White is doomed. Black's material advantage is overwhelming. Black wins by trading the pieces away. White's chances go away too. It will come down to Black's Q overpowering the White R, or the Black pawns running downfield to score a touchdown. If it's Black's move:
[title "Black to move"]
[fen "2k5/1pp2p2/p5p1/3b4/2NBq2P/1PK1N1r1/P7/3R4 b - - 0 1"]
1... Bxc4 2. bxc4 Rxe3 3. Bxe3 Qxe3+ 4. Rd3 Qe1+ (4... Qxd3 5. Kxd3 Kd7)
White has no immediate threats and can't really lose more material. So the exchanges are rather forced. The reason I recommend trading the pieces off here is that Black has a significant material advantage. Each even trade makes Black's remaining pieces relatively stronger. In addition, Black can create passed pawns on both sides of the board. Black can trade his Queen for the Rook and have an easy win that way, if he wishes.
If it is White's move, it isn't so easy because White has no moves. I can't really think of a good move.
1. Rd3 maybe. The only thing White has is a cheap-shot checkmate by
Bf6 followed by
Rd8#. It is unlikely Black will let him do it.
Regarding your other question, how could you figure this out, there's really no way except to try. You're on the right track when you count points and know Black is way up. After that, you examine the board and come up with a strategy. My strategy for this position is to trade pieces. So then I ask myself, "how can I do this?". The Bishop capture on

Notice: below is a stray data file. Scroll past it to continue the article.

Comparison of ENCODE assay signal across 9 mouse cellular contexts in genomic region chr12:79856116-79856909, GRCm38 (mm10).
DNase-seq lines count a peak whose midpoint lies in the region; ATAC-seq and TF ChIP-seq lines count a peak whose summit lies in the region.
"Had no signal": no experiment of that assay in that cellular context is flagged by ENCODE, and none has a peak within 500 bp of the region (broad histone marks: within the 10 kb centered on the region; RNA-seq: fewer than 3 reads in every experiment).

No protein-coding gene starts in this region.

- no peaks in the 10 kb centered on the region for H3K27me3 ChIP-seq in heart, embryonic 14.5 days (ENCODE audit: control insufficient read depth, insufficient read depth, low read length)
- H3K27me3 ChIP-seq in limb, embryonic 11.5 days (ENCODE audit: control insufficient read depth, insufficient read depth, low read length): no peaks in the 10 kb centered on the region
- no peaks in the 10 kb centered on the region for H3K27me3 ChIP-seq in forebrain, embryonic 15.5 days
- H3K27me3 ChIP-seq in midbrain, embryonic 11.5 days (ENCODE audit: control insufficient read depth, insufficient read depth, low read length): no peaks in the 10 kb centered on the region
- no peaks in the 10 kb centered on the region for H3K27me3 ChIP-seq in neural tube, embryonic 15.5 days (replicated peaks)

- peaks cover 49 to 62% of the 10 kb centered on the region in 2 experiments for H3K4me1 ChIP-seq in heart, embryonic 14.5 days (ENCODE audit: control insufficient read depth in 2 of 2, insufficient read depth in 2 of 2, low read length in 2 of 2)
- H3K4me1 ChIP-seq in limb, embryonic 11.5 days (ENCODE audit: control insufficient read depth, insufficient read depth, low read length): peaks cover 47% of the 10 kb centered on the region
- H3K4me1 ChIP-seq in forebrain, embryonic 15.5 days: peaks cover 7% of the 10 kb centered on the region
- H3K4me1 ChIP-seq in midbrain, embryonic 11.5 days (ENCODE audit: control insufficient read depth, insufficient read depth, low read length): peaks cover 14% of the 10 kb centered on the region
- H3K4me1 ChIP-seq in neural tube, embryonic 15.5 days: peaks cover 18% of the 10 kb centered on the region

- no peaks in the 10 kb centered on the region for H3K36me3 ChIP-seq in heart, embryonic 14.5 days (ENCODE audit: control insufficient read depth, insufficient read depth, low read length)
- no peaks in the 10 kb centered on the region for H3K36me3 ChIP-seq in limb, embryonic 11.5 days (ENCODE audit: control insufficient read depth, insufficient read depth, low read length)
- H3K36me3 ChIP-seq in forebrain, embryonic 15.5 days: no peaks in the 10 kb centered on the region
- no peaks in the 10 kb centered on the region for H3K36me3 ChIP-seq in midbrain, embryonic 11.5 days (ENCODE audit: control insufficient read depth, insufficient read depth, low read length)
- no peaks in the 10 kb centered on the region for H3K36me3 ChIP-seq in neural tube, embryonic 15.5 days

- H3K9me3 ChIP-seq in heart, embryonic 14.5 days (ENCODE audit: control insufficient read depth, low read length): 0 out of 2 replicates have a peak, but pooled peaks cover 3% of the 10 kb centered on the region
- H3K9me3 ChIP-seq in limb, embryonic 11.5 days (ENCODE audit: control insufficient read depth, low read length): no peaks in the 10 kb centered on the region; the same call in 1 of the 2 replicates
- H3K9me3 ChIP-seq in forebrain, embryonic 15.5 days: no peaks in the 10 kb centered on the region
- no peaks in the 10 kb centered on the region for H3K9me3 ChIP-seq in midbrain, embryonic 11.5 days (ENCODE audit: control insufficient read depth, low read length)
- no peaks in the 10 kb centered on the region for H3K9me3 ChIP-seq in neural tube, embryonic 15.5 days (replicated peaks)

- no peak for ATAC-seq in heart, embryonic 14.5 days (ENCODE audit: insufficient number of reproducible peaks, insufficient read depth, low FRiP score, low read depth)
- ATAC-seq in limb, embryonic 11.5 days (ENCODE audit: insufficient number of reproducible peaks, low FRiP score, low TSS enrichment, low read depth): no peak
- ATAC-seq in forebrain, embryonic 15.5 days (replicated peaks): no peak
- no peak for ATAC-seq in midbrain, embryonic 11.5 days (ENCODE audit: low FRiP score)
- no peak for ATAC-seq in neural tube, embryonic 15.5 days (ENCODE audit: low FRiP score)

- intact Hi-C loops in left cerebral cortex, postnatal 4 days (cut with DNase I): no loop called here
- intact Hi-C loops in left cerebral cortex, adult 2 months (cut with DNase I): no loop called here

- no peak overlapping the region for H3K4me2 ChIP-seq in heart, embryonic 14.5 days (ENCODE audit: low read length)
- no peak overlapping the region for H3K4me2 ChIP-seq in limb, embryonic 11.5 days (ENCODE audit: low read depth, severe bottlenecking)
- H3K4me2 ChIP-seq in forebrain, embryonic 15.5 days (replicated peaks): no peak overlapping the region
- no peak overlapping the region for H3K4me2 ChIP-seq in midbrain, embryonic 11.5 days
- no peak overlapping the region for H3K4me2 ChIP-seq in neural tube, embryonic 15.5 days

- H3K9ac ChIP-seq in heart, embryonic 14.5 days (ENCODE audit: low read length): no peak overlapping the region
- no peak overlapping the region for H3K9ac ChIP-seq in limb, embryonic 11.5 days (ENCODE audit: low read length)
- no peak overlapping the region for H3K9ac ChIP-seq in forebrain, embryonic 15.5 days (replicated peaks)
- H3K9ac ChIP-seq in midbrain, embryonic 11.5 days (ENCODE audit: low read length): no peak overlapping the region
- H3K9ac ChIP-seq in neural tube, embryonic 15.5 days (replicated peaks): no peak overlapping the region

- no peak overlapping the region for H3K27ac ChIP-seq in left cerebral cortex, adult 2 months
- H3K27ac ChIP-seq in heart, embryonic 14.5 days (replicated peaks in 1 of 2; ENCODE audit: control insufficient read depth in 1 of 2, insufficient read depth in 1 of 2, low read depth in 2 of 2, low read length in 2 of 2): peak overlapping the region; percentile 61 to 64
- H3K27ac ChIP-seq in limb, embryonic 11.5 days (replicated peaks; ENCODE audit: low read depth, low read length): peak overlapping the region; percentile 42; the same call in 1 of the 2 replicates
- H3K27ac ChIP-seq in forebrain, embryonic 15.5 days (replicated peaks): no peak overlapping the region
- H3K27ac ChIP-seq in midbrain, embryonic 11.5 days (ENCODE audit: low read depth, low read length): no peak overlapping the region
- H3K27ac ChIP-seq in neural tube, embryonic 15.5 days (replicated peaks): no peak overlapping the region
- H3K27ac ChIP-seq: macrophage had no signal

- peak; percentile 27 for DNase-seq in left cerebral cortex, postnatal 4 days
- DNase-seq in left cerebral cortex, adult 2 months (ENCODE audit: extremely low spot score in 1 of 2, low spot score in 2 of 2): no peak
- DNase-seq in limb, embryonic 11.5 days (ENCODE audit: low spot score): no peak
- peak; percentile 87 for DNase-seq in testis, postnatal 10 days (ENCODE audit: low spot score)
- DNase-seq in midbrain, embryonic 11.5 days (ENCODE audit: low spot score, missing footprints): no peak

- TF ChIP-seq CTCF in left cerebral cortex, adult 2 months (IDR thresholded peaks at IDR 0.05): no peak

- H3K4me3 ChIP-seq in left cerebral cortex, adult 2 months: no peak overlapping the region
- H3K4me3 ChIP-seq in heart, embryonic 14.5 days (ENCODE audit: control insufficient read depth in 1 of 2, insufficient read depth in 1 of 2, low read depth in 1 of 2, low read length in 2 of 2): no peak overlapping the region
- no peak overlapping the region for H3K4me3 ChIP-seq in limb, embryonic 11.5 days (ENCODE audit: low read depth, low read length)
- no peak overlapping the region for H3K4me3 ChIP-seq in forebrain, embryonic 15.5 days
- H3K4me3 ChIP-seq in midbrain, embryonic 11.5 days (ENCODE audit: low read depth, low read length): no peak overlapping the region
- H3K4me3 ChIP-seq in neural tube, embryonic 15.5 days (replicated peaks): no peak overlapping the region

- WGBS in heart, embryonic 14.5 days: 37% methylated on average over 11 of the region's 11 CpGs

c4 was the first thing I saw. I realized he had to recapture, so he had 2 choices, pawn or King. If he used the pawn, I'd weaken his pawn structure even further - disconnected pawns are weak. So that was good. It's a combination of having a strategy, then looking for tactics to implement the strategy. When I see a poorly placed King and I have my Queen, I am trying to find forks everywhere. Or pawns that can't defend themselves. The
Qf2 queen move forks the
h pawns. One will drop. I am not too worried about White's Rook because if it gets too far from his King, I'll be able to grab it.